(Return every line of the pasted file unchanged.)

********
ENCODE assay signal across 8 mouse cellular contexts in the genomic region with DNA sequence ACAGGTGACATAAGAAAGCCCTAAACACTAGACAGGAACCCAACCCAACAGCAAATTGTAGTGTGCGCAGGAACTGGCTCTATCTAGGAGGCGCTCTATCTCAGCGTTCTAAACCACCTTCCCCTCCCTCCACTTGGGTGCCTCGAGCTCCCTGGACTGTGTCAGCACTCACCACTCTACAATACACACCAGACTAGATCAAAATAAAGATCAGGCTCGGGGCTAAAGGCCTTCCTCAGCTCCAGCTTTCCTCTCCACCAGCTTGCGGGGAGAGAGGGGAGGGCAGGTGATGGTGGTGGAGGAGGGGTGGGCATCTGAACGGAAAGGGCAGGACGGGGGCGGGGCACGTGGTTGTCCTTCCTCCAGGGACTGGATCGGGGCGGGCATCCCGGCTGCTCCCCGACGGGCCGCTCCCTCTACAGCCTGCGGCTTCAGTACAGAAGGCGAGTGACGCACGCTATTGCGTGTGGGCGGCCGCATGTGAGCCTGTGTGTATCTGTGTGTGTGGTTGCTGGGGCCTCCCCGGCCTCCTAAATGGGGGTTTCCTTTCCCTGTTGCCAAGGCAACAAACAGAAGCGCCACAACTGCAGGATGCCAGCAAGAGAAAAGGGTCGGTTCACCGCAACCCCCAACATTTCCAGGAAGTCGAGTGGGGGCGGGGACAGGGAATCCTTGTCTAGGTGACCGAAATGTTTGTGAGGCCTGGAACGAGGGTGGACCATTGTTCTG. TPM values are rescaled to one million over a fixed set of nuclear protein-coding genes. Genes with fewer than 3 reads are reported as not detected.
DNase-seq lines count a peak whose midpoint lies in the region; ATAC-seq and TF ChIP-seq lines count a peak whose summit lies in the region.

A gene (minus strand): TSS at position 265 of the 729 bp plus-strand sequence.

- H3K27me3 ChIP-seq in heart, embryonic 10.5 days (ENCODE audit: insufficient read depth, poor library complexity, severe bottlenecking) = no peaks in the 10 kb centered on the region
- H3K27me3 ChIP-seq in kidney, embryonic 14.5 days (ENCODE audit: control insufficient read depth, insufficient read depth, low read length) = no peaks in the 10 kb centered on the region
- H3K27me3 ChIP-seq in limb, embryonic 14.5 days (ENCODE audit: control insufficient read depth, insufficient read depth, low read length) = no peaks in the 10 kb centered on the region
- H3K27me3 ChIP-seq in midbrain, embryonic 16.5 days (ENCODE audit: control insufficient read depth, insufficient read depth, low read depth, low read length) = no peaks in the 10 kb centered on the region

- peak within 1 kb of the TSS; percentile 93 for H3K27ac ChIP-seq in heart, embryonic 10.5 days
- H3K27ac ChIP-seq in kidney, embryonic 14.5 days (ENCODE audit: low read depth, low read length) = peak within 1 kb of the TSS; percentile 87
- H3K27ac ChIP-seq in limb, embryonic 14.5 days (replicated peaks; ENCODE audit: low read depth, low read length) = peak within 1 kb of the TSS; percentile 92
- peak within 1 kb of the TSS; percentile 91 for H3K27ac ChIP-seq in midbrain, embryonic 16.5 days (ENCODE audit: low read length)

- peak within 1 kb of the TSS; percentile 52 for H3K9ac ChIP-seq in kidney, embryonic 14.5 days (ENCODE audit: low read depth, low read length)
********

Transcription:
ENCODE assay signal across 8 mouse cellular contexts in the genomic region with DNA sequence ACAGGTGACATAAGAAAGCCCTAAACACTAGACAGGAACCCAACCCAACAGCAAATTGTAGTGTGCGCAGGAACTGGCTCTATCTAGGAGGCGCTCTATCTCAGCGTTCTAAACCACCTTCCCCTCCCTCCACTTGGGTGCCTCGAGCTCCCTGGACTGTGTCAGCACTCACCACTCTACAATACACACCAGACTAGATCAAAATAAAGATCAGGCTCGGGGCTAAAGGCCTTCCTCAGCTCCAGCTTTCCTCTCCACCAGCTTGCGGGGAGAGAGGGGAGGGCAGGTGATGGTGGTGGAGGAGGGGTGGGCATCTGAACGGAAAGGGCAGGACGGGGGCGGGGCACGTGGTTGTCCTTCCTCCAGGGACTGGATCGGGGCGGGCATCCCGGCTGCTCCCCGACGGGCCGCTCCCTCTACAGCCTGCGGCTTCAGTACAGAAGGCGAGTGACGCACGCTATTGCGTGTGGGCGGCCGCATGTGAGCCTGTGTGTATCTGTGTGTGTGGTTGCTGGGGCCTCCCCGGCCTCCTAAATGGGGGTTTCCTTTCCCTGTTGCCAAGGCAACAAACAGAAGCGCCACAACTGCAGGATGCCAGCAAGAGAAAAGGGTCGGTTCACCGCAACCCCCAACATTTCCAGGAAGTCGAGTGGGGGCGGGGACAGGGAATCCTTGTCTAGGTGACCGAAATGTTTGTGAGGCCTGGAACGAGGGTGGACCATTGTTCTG. TPM values are rescaled to one million over a fixed set of nuclear protein-coding genes. Genes with fewer than 3 reads are reported as not detected.
DNase-seq lines count a peak whose midpoint lies in the region; ATAC-seq and TF ChIP-seq lines count a peak whose summit lies in the region.

A gene (minus strand): TSS at position 265 of the 729 bp plus-strand sequence.

- H3K27me3 ChIP-seq in heart, embryonic 10.5 days (ENCODE audit: insufficient read depth, poor library complexity, severe bottlenecking) = no peaks in the 10 kb centered on the region
- H3K27me3 ChIP-seq in kidney, embryonic 14.5 days (ENCODE audit: control insufficient read depth, insufficient read depth, low read length) = no peaks in the 10 kb centered on the region
- H3K27me3 ChIP-seq in limb, embryonic 14.5 days (ENCODE audit: control insufficient read depth, insufficient read depth, low read length) = no peaks in the 10 kb centered on the region
- H3K27me3 ChIP-seq in midbrain, embryonic 16.5 days (ENCODE audit: control insufficient read depth, insufficient read depth, low read depth, low read length) = no peaks in the 10 kb centered on the region

- peak within 1 kb of the TSS; percentile 93 for H3K27ac ChIP-seq in heart, embryonic 10.5 days
- H3K27ac ChIP-seq in kidney, embryonic 14.5 days (ENCODE audit: low read depth, low read length) = peak within 1 kb of the TSS; percentile 87
- H3K27ac ChIP-seq in limb, embryonic 14.5 days (replicated peaks; ENCODE audit: low read depth, low read length) = peak within 1 kb of the TSS; percentile 92
- peak within 1 kb of the TSS; percentile 91 for H3K27ac ChIP-seq in midbrain, embryonic 16.5 days (ENCODE audit: low read length)

- peak within 1 kb of the TSS; percentile 52 for H3K9ac ChIP-seq in kidney, embryonic 14.5 days (ENCODE audit: low read depth, low read length)